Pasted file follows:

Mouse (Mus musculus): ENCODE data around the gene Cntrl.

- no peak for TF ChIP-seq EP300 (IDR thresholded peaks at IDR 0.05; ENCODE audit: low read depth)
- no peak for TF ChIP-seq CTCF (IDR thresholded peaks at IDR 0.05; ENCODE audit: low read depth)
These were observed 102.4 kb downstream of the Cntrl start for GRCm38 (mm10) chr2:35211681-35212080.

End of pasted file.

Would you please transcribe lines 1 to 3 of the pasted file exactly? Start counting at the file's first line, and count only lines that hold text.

Mouse (Mus musculus): ENCODE data around the gene Cntrl.

- no peak for TF ChIP-seq EP300 (IDR thresholded peaks at IDR 0.05; ENCODE audit: low read depth)
- no peak for TF ChIP-seq CTCF (IDR thresholded peaks at IDR 0.05; ENCODE audit: low read depth)